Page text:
Tag Archives: Guy Decomble

Maigret voit rouge (Gilles Grangier, France/Italy, 1963)

maigret voit rouge

 

A minor Maigret. I’d thought Jean Delannoy’s direction of Maigret tend un piège (France/Italy, 1959) efficient but unexciting. But Gilles Grangier’s work here makes Delannoy seem Jean Renoir in comparison: Maigret voit rouge is visually uninteresting, the plot is recounted in great and very dull detail, often by Gabin, who seems tired, perhaps because he’s been asked to do what is usually relegated to supporting players. Too bad he didn’t feel insulted: it might have given a little fire to his performance. That said, he’s Gabin: he’s always watchable; and there’s Françoise Fabien in an early role as Lily, a gangster’s moll; Michel Constanstin looking like an even more threatening Jack Palance, as Cicero, the American killer; and the always droll Guy Decomble as Maigret’s sidekick, Inspecteur Lognon. The fight and chase scenes are not terrible either. It’s not nothing; but it’s not much.

The story begins with an unknown person being shot down by a passing car. Inspector Lognon is a witness. But when the police arrive, the body has disappeared. Lognon follows a lead to an American bar and gets badly beaten up on his way out. Inspector Maigret takes over the case, discovers that the bar is run by Pozzo (Vittorio Snipoli) an American of Sicilian origin and that Lily, the Belgian barmaid who works there, is involved with an American and has been hiding his mafiosi buddies. Maigret calls in the help of Harry McDonald (Paul Carpenter), an American diplomat who turns out to work for the BFI. All is not as it seems. Maigret will discover that what’s at stake is a key witness to a Mafia case in the US and he’s got to find him before the American gangsters do.

The film is most interesting when seen from an ideological perspective. Maigret voit rouge  is set during the height of the Twentieth Century’s American Empire, and at the very peak of it’s most glamorous moment, the Camelot years of John F. Kennedy’s Presidency. France seems in thrall to everything American (see images at the very bottom): Chicago, gangsters, bowling alleys, transistor radios, Rocky Graziano; jeans, t-shirts and talking as if one’s mouth is full, like Marlon Brando. But there’s always a twist. Here the transistor radio plays jazz. Moreover, though France has reason to be grateful to an America so recently France’s liberator, it’s not just going to roll over and let them take over the country. I wonder how audiences reacted to the clip above where the American says:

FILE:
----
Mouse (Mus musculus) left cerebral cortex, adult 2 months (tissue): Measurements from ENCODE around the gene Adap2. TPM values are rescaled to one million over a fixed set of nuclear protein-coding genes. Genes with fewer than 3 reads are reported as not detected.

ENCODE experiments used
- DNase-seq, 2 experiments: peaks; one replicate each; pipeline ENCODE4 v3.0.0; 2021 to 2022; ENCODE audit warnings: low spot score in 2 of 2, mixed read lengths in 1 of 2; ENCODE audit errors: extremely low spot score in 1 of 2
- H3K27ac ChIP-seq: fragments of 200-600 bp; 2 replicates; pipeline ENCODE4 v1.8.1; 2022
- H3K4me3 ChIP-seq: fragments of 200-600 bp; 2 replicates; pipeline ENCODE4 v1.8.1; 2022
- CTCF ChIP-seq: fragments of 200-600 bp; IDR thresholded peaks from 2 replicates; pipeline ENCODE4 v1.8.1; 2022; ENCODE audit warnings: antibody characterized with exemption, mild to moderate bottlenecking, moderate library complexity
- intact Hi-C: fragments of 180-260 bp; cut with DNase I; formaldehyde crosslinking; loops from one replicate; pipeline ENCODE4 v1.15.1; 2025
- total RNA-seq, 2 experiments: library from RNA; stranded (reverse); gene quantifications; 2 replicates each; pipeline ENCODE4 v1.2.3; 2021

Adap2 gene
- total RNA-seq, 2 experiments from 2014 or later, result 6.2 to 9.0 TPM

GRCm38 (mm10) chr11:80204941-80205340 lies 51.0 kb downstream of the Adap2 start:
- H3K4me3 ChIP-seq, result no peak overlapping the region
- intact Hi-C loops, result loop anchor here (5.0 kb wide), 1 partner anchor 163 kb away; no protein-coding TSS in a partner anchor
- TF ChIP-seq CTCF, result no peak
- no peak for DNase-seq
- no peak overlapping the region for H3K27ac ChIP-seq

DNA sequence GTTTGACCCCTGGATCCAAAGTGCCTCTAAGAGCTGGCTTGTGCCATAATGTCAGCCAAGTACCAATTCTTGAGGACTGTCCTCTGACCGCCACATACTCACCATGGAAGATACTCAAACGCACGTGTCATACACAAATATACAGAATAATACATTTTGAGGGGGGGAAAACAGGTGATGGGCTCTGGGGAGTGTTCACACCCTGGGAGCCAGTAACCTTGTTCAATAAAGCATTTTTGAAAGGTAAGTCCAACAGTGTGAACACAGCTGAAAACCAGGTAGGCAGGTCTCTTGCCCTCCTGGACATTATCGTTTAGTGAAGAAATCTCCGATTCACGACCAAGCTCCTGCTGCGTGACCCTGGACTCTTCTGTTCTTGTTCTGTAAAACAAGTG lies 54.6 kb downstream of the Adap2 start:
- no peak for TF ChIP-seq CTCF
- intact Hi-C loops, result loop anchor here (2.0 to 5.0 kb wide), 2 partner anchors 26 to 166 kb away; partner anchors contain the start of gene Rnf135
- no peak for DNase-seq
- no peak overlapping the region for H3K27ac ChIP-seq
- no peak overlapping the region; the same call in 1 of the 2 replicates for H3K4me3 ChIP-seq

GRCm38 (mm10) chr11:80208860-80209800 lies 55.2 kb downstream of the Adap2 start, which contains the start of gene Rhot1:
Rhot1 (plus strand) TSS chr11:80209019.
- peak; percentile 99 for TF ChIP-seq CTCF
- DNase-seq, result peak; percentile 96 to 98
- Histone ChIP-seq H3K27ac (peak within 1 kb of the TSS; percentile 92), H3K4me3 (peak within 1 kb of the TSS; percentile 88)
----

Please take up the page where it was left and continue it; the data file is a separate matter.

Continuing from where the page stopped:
‘I warn you I’m going to have to call Washington.’

‘And I warn you that I’ve been obliged to inform the Ministry of the Interior.’

‘It will become a diplomatic incident.’

‘Better then a judiciary error.’

‘This affair is not what it seems. I belong to the FBI.’

‘And I to the PG, each to his business.’

‘But listen to me Jules.’

‘There’s no more Jules. If you want to discuss the affair get in touch with Inspecteur Maigret at Quaie des Orfèvres from 8 o’clock’.

 

I imagine audiences of the time in France applauded the exchange. Needless to say, there’s a reconciliation at the end with Maigret and McDonald, and thus France and the US, becoming friends once more. But this time on terms set by Maigret. It’s very vividly dramatised and the only element of the film I found fascinating. I’m not surprised that this, Gabin’s third outing as Maigret, was also his last.

José Arroyo

 

Maigret tend un piège/ Inspector Maigret (Jean Delannoy, France/Italy 1958)

 

 

I love the Maigret films; they offer the double satisfaction of thrilling you with some of the worst humanity has to offer – though usefully shown tastefully – and then restoring order; moreover, that rebalancing is itself done in an orderly and systematic manner; one we’ve learned to know and enjoy playing along with.

In this one, Gabin’s first outing in the role, (he would inhabit it twice more, reunited with director Jean Delannoy in Maigret et l’affaire Saint-Fiacre / Maigret and the St. Fiacre Case (1959) and Maigret voit rouge/ Maigret Sees Red, (Gilles Grangier, 1963), the first images we see are a knife being thrown right into the heart of Paris, then we’re shown the shadow of a pipe in close-up (see below). It seems to me that those images, which start the film, embody the appeal of this type of detective film: violence at the heart of a community and threatening to rip it apart and then the cozy comfort of a pipe, with its suggestions of pensiveness, its indication that brains will win over brawn, that reason will transform chaos into order, that homeliness will be restored. These films do not disown the animal, the emotional and sexual impulses, but they’re always the source of the crime. Intelligence and thought are the way to remove such unruly impulses from social structures: the films are a paean to reason. If Maigret sets his traps correctly, the killer will be caught.